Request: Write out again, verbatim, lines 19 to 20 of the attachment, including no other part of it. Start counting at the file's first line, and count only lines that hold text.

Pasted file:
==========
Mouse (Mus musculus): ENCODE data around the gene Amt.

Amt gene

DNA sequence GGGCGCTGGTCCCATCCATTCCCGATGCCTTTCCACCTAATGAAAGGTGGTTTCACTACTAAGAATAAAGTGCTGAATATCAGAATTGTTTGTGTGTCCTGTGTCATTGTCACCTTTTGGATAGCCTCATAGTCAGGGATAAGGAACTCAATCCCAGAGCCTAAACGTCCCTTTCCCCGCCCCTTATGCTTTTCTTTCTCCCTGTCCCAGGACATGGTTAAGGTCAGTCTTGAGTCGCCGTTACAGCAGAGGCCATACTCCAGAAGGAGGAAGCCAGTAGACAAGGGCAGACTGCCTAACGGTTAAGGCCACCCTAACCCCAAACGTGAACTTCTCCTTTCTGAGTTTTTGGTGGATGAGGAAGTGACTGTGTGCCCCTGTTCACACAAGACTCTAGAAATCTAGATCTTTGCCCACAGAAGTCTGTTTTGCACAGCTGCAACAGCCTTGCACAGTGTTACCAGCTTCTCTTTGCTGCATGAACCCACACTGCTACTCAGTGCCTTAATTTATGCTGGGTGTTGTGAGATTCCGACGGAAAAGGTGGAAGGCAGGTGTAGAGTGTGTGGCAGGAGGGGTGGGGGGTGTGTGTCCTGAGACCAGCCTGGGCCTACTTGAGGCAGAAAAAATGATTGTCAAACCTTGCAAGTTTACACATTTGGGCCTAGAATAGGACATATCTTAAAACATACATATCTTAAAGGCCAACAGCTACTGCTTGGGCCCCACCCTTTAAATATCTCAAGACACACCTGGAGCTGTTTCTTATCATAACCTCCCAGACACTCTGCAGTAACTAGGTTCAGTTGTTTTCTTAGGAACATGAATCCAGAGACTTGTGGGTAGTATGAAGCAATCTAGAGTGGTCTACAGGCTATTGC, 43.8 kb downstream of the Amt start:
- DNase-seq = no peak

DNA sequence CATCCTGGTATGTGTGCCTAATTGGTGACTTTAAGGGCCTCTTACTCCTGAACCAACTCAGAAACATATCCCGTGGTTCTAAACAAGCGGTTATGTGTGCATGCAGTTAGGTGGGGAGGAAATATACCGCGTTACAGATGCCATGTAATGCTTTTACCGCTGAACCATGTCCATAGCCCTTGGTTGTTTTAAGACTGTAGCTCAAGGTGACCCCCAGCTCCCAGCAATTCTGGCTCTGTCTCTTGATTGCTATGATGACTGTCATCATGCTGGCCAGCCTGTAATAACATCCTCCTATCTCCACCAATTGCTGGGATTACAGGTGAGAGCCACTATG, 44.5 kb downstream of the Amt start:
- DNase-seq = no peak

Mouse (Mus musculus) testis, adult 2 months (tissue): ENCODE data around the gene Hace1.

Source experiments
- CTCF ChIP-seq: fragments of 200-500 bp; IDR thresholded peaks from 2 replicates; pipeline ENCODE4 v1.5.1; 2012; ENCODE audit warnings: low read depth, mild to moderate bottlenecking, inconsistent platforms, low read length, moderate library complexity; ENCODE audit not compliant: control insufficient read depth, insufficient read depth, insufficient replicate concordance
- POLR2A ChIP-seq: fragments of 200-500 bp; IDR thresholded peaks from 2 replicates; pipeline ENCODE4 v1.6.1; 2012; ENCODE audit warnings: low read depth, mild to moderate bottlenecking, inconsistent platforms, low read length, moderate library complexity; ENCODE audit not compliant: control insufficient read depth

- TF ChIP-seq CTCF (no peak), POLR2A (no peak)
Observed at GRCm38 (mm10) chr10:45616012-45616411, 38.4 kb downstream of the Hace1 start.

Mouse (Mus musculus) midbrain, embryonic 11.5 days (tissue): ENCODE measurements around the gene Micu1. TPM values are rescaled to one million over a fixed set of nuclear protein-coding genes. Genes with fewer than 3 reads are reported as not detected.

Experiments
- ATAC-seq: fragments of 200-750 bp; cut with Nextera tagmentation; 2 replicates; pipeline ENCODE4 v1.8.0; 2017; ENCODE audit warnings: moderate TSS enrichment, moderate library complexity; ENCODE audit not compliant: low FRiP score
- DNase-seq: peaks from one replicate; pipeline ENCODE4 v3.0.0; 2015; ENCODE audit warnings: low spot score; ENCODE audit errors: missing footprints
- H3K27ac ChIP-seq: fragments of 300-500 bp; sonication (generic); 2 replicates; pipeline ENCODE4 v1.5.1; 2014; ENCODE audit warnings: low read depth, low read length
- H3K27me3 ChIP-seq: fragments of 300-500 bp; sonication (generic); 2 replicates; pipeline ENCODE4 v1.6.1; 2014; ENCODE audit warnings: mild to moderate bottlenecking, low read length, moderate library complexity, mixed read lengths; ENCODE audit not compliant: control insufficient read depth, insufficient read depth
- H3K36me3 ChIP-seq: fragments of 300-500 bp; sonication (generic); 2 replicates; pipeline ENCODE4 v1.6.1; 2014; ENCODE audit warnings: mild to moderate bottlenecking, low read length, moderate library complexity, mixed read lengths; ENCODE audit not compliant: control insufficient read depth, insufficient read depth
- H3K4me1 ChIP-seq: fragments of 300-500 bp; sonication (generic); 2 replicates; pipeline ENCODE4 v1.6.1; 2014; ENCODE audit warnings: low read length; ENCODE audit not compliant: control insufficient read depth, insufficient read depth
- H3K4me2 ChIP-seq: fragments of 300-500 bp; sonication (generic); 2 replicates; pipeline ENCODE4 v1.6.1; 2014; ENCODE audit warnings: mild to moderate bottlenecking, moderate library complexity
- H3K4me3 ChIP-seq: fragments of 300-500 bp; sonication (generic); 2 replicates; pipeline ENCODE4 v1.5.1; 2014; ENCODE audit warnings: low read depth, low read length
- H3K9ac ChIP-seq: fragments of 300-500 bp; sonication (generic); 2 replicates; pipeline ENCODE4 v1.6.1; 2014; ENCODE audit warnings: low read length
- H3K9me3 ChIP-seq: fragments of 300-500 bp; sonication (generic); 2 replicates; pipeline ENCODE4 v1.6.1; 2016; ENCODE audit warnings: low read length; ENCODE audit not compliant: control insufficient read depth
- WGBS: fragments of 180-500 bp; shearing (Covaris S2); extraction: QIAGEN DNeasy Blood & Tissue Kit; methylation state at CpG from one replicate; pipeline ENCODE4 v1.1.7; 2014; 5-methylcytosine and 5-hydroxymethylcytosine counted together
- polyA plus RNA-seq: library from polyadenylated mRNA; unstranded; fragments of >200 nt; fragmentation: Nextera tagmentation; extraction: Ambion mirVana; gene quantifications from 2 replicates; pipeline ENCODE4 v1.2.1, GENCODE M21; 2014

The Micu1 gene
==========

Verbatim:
- H3K36me3 ChIP-seq: fragments of 300-500 bp; sonication (generic); 2 replicates; pipeline ENCODE4 v1.6.1; 2014; ENCODE audit warnings: mild to moderate bottlenecking, low read length, moderate library complexity, mixed read lengths; ENCODE audit not compliant: control insufficient read depth, insufficient read depth
- H3K4me1 ChIP-seq: fragments of 300-500 bp; sonication (generic); 2 replicates; pipeline ENCODE4 v1.6.1; 2014; ENCODE audit warnings: low read length; ENCODE audit not compliant: control insufficient read depth, insufficient read depth